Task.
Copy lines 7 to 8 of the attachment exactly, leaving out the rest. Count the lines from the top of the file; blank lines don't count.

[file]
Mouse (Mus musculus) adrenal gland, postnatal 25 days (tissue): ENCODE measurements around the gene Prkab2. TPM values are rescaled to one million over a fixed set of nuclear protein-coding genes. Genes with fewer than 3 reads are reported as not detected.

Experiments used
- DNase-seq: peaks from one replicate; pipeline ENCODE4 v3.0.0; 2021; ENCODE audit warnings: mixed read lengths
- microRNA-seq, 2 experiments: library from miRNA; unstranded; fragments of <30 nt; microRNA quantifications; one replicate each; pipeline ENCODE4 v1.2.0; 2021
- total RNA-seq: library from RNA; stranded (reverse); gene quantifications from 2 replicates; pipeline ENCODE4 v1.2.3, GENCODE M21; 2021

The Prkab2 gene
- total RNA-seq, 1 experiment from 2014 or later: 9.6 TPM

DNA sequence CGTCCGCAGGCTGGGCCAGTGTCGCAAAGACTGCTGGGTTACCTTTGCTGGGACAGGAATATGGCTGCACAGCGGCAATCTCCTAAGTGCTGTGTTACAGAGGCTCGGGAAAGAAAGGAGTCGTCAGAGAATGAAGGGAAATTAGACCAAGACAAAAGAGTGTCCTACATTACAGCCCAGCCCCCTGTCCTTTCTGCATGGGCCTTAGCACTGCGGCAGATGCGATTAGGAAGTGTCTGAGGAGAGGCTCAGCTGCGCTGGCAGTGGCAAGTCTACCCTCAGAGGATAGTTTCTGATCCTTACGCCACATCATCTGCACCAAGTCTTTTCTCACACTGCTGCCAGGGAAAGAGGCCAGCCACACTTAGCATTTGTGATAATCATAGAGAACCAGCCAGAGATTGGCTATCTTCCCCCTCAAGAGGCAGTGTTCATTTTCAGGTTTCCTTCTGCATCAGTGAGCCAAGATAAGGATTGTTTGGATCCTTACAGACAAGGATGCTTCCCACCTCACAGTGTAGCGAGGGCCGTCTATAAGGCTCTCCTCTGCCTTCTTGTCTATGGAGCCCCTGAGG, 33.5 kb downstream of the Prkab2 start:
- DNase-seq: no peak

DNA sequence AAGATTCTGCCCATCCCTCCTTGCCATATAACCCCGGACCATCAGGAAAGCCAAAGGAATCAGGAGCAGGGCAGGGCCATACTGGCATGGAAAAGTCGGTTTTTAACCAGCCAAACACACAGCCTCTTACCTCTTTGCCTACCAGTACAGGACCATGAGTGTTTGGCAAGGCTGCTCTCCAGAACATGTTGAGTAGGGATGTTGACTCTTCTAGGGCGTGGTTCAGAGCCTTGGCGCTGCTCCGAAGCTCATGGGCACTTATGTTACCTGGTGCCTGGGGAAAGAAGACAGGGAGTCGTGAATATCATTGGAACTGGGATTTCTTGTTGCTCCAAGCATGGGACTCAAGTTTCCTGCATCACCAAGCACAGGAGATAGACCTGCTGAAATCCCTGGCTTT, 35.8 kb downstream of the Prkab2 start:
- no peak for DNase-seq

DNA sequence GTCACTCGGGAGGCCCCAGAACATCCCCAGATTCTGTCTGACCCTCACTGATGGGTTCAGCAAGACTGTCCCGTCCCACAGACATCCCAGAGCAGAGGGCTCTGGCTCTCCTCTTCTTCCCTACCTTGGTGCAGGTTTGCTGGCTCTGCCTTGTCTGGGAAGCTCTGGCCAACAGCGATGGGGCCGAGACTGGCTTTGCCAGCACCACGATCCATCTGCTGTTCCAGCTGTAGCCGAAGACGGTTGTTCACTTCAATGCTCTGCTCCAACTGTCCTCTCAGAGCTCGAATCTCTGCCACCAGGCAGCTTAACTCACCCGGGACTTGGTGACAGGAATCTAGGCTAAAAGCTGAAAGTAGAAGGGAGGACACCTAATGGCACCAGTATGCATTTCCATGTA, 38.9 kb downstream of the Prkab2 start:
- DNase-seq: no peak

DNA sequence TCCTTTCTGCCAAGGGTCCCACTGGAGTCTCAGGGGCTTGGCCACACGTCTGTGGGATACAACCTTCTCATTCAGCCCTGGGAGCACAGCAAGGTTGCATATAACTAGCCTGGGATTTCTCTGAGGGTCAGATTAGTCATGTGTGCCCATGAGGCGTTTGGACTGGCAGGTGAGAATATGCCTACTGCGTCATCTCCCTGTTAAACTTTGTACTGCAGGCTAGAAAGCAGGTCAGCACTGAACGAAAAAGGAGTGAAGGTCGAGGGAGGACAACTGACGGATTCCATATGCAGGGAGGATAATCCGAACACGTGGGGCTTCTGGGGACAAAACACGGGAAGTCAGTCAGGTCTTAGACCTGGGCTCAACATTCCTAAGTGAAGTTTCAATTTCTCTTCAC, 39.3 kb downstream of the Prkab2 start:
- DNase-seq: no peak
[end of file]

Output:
- total RNA-seq, 1 experiment from 2014 or later: 9.6 TPM

DNA sequence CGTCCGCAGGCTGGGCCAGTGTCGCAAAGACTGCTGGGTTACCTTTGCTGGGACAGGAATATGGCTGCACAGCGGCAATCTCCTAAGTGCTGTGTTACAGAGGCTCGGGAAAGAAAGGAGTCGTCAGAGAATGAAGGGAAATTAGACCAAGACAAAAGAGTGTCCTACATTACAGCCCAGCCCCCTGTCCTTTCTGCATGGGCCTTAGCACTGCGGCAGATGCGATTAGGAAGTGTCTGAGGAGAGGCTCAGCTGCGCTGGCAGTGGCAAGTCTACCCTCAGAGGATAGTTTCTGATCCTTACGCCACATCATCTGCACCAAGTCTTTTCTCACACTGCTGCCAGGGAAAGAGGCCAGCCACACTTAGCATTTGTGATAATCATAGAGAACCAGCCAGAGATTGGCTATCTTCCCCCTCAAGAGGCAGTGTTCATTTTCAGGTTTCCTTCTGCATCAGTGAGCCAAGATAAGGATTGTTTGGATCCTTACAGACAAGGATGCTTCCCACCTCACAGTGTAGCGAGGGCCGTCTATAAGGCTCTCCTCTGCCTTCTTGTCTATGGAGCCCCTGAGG, 33.5 kb downstream of the Prkab2 start: